There is mounting medical evidence that the use of Prilosec, Prevacid, and Nexium results in an increased risk of developing chronic kidney disease (CKD) as well as CKD disease progression and end-stage renal disease (ESRD). Further, the latest medical study shows that with greater use over time of heartburn pills in the proton pump inhibitors (PPIs) class of drugs, comes a greater risk of developing these serious side effects.
This medical journal article, “Proton Pump Inhibitors and Risk of Incident CKD and Progression to ESRD”, published April 14, 2016 in the Journal of the American Society of Nephrology (JASN), reports on researchers’ analysis of national Veterans Administration databases to investigate this still emerging drug safety issue involving Nexium and other PPIs. From the Abstract for this April 2016 JASN article, we get this brief overview of their findings:
The association between proton pump inhibitors (PPI) use and risk of acute interstitial nephritis has been described. However, whether exposure to PPI associates with incident [chronic kidney disease (CKD)], CKD progression, or [end-stage renal disease (ESRD)] is not known…. Our results suggest that PPI exposure associates with increased risk of incident CKD, CKD progression, and ESRD.
And a few months ago, similar findings — from researchers at The Johns Hopkins University, Yale University School of Medicine, and two other institutions — were reported in this “Original Investigation” article, “Proton Pump Inhibitor Use and the Risk of Chronic Kidney Disease”, which was initially published in January 2016 by the medical journal JAMA Internal Medicine.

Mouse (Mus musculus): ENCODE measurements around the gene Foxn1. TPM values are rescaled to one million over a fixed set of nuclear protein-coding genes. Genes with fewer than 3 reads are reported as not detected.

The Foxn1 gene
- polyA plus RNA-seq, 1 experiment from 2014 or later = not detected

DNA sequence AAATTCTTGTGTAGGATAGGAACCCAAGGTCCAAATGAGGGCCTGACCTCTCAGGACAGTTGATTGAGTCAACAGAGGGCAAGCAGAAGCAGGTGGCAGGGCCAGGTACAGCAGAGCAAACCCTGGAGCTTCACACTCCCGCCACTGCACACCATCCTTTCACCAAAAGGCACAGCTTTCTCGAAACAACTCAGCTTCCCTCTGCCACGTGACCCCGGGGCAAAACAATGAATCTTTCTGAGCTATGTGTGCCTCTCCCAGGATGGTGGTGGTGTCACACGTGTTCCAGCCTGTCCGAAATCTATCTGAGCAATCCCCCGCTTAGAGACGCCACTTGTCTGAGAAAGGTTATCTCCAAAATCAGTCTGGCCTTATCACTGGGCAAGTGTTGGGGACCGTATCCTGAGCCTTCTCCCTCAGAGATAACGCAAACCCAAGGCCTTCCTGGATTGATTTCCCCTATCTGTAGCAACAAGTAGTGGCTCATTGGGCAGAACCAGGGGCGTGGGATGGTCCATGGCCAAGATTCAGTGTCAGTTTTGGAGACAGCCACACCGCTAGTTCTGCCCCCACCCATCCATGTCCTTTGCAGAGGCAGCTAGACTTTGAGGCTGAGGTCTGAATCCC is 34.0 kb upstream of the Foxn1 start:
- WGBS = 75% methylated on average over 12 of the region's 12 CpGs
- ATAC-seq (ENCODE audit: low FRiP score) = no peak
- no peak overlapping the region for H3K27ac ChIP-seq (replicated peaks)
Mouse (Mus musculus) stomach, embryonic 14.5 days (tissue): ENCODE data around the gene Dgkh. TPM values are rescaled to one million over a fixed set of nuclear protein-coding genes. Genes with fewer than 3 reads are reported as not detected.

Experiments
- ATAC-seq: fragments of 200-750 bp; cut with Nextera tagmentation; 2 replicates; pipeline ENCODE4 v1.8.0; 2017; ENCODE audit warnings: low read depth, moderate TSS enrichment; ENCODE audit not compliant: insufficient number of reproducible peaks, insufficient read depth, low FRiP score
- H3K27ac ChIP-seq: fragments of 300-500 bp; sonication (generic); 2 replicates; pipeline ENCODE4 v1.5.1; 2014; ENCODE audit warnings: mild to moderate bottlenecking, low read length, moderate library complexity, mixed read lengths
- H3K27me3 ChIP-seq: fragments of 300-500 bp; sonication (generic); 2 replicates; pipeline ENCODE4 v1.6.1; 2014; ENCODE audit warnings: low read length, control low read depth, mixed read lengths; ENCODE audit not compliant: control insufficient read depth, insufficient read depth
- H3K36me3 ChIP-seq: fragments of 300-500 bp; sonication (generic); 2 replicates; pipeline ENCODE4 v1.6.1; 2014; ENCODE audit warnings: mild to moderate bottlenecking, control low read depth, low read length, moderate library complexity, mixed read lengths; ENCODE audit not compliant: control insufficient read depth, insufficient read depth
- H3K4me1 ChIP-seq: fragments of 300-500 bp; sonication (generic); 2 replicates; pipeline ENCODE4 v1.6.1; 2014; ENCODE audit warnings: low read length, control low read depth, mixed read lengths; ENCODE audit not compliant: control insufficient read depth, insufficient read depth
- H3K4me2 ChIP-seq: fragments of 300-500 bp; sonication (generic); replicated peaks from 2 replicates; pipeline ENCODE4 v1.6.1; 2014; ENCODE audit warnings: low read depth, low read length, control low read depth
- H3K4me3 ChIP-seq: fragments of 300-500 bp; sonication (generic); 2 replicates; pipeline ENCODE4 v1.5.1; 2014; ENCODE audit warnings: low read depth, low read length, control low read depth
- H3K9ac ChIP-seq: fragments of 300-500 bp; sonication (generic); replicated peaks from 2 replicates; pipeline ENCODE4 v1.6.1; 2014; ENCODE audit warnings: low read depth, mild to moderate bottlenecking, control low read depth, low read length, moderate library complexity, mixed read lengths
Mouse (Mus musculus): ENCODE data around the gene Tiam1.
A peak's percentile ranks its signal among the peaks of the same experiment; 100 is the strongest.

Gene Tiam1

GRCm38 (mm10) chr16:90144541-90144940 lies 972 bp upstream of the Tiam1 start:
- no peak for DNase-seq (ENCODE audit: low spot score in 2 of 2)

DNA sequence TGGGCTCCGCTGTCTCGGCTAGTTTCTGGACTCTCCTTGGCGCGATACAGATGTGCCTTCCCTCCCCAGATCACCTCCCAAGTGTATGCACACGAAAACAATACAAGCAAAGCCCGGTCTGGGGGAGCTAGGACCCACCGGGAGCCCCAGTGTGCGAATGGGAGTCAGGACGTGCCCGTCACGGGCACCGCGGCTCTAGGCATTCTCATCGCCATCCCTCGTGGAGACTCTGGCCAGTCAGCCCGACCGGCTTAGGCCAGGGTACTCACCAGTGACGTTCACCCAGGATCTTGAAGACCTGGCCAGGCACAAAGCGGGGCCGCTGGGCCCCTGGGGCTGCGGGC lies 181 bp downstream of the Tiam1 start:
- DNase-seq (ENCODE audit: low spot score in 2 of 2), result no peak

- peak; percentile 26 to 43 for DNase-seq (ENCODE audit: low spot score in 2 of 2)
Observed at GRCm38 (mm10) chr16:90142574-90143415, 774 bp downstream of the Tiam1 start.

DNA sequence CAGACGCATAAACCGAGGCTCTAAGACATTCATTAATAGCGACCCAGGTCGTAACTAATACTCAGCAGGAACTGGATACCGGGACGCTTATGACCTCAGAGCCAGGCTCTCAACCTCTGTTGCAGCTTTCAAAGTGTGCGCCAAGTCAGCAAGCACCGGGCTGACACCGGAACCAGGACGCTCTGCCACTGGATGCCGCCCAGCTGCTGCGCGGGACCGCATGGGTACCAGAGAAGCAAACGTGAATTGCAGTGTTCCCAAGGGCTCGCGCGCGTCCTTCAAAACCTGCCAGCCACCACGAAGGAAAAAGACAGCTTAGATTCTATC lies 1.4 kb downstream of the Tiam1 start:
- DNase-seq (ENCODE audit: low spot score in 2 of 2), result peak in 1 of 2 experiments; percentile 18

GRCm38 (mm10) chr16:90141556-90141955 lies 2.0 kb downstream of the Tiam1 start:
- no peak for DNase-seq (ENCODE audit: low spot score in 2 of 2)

Now we shift our focus from the long-term, chronic kidney disease (CKD) side effect possibly associated with heartburn and acid reflux drugs such as Nexium, Prevacid, and Prilosec, to the more immediate, acute renal / kidney injury side effect, of which there is an apparent increased risk.
About a year ago, back in April 2015, this article, “Proton pump inhibitors and the risk of acute kidney injury in older patients: a population-based cohort study”, was published online at the CMAJ Open site.
To be clear, we are not suggesting that anyone stop using proton pump inhibitors based on the findings of these three medical studies regarding drugs like Nexium, Prevacid, and Prilosec. Rather, people who use these PPIs regularly, whether by prescription or over-the-counter, might want to talk with their doctor about whether they really need to use one of these drugs in view of the possible links with chronic kidney disease and acute renal or kidney injury.
We will continue to monitor the medical literature for further developments regarding the kidney-related side effects of Nexium, Prevacid, Prilosec, and other heartburn medications (prescription and OTC) in the PPI class of drugs.[Read this article in full at original source]
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